4. Sometimes the harshest judges are those who’ve never experienced what you’re going through. Whenever I feel myself judging I try to remember how the Lord himself was betrayed by one of his closest friends. Really makes me stop and think, what did He do to deserve that? Of course the answer: Nothing.

    Liked by 1 person

  5. I, too, was a member of the club, and can only wish you and every betrayed woman – and man – the peace that eventually comes when you know that you can trust yourself again; that you are truly the hero of your life; that you have flourished.Fortunately, that soul-deep agony from such a swift sword – unknowingly forged from my love, my trust, my dreams, wielded by oh so unworthy a man – has faded after a lifetime of loss and new love and hope and force of will.

    Liked by 2 people

  6. Always love you and your blog. I was one of the people who said “not me, not my kind”. I was 29 when it happened. For months I thought how stupid I was, how could I not see it. The truth was, I didn’t want to. I wasn’t stupid at all, I was loyal, exactly what I was supposed to be. I would really like to share this post if you don’t mind
    We are all worthy. We can all take comfort in the fact that “the not me, not my kind” simply means that we aren’t the ones and the kind that would betray.

    Liked by 1 person

  7. thanks! 🙂
    I was getting so sick of those betrayed, who decide to heal by saying that they allowed the disconnection (as if it was an active process, a decision) and therefore the affair was a two-way street. I cannot hear that any more.

    Your contribution is what counts and what helps others.
    I know all betrayed find their own way of healing as they have their own story as well, and some never heal and remain stuck in hatred and bitterness. We are not to judge, but when it is pushed upon grieving people…that is different.

    Liked by 1 person

    1. It is different…you are so right. I will never be able to reconcile infidelity as a two-way street. I have learned much, and through this painful process, have become different in many ways, but claim none – NONE – of the responsibility for betrayal. 100% on him, and him alone, and would have happened with me as his wife, or someone else. Thank you, Dr. E, for your support.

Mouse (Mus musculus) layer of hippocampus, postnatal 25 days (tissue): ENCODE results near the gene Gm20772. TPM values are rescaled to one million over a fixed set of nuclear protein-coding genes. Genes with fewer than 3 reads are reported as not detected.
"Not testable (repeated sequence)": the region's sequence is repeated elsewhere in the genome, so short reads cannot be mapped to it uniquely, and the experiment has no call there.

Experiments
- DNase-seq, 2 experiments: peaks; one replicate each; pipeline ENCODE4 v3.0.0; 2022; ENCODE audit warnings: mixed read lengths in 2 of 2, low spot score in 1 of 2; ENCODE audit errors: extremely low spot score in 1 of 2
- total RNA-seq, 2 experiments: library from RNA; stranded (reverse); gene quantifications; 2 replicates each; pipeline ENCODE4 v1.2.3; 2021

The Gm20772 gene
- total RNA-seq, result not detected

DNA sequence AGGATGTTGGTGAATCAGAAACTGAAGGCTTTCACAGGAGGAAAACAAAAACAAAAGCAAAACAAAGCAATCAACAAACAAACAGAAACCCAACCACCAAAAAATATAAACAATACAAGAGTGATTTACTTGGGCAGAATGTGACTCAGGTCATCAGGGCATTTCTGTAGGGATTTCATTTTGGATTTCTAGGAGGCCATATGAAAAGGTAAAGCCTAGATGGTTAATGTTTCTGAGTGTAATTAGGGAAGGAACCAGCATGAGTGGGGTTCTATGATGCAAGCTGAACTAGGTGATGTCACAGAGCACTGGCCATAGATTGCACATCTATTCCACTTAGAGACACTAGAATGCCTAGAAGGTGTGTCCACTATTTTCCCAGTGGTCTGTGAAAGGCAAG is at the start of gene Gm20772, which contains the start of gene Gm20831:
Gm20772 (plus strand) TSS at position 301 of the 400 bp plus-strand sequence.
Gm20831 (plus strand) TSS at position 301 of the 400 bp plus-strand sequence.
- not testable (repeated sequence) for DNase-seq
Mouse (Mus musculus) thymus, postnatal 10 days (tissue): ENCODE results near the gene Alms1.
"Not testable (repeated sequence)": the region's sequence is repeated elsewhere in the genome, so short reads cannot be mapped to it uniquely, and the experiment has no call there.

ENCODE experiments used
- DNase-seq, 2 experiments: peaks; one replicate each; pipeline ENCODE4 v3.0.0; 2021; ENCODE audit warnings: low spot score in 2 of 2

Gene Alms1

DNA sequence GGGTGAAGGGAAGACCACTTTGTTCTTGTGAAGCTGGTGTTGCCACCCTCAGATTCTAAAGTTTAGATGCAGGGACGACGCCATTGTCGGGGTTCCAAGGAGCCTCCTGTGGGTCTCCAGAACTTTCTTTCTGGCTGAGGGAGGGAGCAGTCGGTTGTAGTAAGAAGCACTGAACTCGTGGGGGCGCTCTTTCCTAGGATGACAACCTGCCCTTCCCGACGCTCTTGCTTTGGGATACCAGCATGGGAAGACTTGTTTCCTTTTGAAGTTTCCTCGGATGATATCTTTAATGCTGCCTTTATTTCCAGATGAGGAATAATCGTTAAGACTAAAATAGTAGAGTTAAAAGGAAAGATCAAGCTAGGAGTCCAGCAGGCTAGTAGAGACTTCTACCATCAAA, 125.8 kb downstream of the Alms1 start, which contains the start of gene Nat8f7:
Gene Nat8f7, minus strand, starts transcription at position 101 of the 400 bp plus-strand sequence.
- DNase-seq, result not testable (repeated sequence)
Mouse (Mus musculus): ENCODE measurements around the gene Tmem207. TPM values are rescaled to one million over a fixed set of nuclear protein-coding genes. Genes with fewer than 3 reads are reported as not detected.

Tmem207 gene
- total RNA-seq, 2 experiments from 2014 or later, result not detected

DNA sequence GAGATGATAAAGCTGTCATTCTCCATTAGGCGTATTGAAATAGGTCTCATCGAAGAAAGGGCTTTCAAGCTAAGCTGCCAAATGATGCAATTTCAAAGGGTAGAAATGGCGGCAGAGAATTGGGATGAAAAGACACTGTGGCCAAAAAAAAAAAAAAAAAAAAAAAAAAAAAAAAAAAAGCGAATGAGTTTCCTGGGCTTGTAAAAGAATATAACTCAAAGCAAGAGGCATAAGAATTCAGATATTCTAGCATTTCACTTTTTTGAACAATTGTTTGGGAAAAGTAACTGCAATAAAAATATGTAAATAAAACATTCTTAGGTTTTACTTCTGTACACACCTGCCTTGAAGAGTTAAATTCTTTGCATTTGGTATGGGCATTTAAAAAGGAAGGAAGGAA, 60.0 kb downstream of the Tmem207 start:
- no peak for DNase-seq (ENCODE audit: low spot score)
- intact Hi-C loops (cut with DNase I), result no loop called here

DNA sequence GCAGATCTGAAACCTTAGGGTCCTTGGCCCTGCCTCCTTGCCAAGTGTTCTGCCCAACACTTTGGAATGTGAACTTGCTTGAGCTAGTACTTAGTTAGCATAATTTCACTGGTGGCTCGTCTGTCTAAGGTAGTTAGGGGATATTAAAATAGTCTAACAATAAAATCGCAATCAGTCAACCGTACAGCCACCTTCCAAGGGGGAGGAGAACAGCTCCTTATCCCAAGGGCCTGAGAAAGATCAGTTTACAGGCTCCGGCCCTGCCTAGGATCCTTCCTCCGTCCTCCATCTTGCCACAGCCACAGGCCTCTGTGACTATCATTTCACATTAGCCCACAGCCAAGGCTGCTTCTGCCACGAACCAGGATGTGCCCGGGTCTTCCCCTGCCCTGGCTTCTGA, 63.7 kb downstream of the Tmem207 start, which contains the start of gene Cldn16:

Liked by 1 person

  8. SS, thank you for this. It is so comforting. I have not posted for ages but I’ve been reading and wrestling. Oh the wrestling is so wearying.
    I’d also like to reblog…

    Liked by 1 person

  9. I am among one of those men who want to confess that I can relate to this article!! I think most men who were betrayed once or many times can do!!

    Dropping from A to Z challenge, I tagged you in my post (Jon Snow – Everyone’s favorite) today!!

    Liked by 1 person

    1. Thank you for visiting, Hemant…and sharing that you can relate. It is a bizarre club to be a member of, that’s for sure. I’ll come by and see your post, and thank you for tagging!!


  10. I felt reminded of the saying that ”The Devil’s sword cuts both ways”, when reading this. I agree on the need to heal and be true to oneself again, too, as the hurt and detachment of the aftermath can make it seem so much easier to become one more proverbial fiend (kinda anti-social or narcissist self-pity addict)…

    Liked by 1 person